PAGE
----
St. Thomas Aquinas is an Italian Dominican Priest and Doctor of the Church of the 13th Century. He is considered as the most important Catholic theologian in the history, the greatest medieval theologian-philosopher and is also known as Doctor Angelicus or Angelic Doctor because of his angelic virtues and writings on the angels, and Doctor Communis, which means Common Doctor, because his teachings is universal, for everyone and relevant in every situation. He was canonized by Pope John XXII in 1323. He was the patron Saint of academics, philosophers, students and lightning.
St. Thomas’ best-known work is the Summa Theologica (Summary of Theology), a collection of all of the main theological teachings of the Catholic Church, intended to be an instructional guide for theology students. Quinque viæ, translated as Five Ways or Five Proofs, are five logical arguments regarding the existence of God can be found in this book.
The First Way: Motion
St. Thomas’ first way involves the evidence of motion. There is motion all around us. Whatever is in motion now was at rest until moved by something else, and that by something else, and so on. If there were an infinite series of movers, all waiting to be moved by something else (this is called infinite regress), then actual motion could never have got started, and there could be no motion now. But there is motion now, so there must be a First Mover which is itself unmoved. We call the First Mover God.
The Second Way: Efficient Cause
The second way involves the notion of efficient cause. There are efficient causes in the world, that are, producing causes. Nothing can be the efficient cause of itself, for it would have to be prior to itself in order to cause itself. There cannot be an infinite regress of essentially related efficient causes, for unless there is a first cause of the series there would be no causality in the series. Therefore, there must be a first un-caused efficient cause of all efficient causality in the world. Everyone gives to this the name of God.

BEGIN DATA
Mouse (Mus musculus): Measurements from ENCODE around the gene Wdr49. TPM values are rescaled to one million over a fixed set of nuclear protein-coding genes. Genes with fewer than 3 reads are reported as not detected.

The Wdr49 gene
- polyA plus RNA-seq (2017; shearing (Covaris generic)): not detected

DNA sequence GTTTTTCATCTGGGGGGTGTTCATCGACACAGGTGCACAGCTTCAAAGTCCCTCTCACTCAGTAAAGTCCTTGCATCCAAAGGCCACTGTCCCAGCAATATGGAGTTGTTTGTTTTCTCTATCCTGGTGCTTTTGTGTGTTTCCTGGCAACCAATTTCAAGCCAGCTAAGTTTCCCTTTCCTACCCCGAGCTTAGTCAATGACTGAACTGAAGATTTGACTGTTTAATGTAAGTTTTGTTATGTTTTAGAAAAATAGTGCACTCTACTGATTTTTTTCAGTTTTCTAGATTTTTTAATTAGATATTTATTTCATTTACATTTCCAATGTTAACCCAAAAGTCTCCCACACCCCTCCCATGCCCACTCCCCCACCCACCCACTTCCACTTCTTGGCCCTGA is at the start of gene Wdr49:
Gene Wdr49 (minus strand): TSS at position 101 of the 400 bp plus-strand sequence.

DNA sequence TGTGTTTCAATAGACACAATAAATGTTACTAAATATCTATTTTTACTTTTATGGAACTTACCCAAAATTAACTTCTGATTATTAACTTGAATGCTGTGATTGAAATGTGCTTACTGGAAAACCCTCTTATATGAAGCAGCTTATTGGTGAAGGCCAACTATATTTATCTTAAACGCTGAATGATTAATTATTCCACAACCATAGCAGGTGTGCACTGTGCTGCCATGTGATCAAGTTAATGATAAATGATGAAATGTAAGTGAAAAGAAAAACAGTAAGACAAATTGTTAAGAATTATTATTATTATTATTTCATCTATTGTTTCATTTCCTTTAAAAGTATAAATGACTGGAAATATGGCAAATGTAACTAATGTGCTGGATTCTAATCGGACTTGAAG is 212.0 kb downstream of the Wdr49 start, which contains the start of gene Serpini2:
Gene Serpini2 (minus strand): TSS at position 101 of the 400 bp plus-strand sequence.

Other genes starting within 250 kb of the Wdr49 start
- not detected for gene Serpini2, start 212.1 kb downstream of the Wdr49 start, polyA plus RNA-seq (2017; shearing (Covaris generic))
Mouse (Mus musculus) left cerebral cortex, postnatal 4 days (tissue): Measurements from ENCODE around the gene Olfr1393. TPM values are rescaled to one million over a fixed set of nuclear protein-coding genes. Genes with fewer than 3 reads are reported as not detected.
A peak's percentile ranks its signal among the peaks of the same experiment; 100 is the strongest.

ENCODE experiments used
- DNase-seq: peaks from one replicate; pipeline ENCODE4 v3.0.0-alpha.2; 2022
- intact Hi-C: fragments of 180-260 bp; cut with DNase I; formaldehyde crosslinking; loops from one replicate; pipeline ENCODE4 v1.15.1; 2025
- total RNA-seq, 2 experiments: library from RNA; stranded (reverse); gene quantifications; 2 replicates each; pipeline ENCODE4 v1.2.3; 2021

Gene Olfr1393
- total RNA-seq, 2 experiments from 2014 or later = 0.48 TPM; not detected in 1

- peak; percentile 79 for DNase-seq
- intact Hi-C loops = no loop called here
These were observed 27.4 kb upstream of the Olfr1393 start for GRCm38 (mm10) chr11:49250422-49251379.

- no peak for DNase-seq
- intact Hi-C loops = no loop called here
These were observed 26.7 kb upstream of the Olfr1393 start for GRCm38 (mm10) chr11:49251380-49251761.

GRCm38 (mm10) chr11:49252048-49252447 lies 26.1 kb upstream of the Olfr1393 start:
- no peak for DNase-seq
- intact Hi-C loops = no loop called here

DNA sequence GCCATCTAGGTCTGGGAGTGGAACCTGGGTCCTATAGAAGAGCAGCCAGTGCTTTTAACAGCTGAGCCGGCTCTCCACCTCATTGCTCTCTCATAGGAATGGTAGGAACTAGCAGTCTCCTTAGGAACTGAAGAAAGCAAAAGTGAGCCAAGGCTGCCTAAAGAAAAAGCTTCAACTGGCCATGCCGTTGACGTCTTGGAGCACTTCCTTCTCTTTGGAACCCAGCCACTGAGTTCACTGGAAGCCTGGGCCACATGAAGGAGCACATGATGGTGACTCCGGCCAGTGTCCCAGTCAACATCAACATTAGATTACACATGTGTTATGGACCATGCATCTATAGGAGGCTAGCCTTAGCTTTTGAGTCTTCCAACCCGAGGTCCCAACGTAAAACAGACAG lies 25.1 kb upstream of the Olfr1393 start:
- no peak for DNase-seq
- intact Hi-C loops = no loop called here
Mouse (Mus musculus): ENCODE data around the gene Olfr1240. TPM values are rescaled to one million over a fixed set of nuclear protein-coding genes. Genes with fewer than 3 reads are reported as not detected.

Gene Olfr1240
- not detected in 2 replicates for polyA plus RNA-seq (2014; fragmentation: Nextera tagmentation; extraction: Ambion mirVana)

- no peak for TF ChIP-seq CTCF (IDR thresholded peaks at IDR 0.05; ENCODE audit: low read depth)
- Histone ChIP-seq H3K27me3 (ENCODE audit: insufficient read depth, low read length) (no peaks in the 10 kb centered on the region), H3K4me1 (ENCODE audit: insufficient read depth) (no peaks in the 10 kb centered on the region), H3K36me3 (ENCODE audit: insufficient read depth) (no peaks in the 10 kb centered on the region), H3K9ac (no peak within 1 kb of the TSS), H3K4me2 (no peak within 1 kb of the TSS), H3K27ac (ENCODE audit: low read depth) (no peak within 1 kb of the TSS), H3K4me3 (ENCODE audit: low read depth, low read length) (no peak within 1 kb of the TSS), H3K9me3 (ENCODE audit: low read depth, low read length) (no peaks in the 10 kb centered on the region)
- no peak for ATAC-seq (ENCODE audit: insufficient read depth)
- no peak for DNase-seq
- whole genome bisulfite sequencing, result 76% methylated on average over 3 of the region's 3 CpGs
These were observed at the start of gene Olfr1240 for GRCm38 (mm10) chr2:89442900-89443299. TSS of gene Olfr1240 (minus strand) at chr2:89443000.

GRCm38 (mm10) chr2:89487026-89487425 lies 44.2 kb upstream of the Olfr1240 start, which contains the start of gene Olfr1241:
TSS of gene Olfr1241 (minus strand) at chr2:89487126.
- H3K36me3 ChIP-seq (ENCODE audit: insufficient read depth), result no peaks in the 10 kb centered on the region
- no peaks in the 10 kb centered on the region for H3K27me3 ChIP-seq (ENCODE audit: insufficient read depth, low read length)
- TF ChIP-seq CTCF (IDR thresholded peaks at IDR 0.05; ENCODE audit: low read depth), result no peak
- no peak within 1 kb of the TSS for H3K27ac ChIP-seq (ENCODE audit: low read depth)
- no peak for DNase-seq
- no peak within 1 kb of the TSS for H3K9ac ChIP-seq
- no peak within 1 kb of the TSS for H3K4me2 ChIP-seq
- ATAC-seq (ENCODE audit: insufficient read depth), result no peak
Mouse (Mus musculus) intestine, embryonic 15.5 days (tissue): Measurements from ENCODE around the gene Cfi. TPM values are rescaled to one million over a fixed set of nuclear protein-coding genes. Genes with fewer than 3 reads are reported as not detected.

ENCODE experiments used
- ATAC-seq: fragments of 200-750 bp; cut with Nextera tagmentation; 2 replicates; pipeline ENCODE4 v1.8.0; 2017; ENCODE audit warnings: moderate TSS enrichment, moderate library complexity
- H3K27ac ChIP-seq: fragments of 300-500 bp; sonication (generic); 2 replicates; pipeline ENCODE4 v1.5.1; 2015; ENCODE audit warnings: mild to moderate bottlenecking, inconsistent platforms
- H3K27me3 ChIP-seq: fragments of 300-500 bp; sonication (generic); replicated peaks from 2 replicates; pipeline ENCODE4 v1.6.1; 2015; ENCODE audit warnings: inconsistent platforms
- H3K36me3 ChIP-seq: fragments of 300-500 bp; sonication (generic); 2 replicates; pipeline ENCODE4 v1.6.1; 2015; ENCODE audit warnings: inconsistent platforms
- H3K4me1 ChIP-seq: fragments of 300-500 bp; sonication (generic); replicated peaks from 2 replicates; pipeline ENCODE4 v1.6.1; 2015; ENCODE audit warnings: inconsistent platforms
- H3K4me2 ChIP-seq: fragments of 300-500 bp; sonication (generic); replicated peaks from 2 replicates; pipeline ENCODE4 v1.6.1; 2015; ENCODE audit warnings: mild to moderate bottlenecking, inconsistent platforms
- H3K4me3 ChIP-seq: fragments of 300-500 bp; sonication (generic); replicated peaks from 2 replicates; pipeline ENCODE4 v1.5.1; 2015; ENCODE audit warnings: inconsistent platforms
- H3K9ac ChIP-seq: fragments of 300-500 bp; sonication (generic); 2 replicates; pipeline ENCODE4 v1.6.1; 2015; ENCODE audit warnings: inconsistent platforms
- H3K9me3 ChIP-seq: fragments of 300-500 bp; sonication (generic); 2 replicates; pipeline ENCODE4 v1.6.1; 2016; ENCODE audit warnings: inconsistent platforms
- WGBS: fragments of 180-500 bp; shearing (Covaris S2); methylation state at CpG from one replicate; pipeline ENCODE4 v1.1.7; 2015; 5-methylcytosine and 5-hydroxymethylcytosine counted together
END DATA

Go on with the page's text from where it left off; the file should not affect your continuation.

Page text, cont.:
The Third Way: Possibility and Necessity
The third way notes that every existing being does not owe its existence to itself. There are beings that begin to exist and cease to exist, that is, possible, contingent beings. But not all beings can be possible beings, because what comes to exist does so only through what already exists; nothing cannot cause something. Therefore, there must be a Being whose existence is necessary, that is, one that never came into being and will never cease to be. There must be a first Being which is necessary in itself, and not dependent on another for its existence. We call this Being to be GOD.
The Fourth Way: Degrees of Perfection
The fourth way notes that there exist gradations in things that there are different degrees to perfections among beings, for some are more nearly perfect than others. But things cannot be more or less perfect unless there is a wholly perfect being. Whatever is perfect is the cause of the less than perfect (the higher is the cause of the lower). Therefore, there must be a perfect Being which is the cause of perfections of the less than perfect beings. This perfect being is God.
The Fifth Way: Design
The fifth way argues that the behavior of things in the world implies a Grand Designer or Architect. We see that things that lack knowledge, such as natural bodies, act for an end. They achieve their end not by chance, but by design. Now whatever lacks knowledge cannot move towards an end unless it be directed toward that end by some being endowed with knowledge and intelligence, as the arrow is directed by the archer. Therefore some intelligent being exists by whom all natural things are ordered to their end. This being is referred to as God.
St. Thomas Aquinas’ Five Ways defined God as The Prime Mover, The First Cause, The Necessary Being, The Perfect or Absolute Being and The Grand Designer.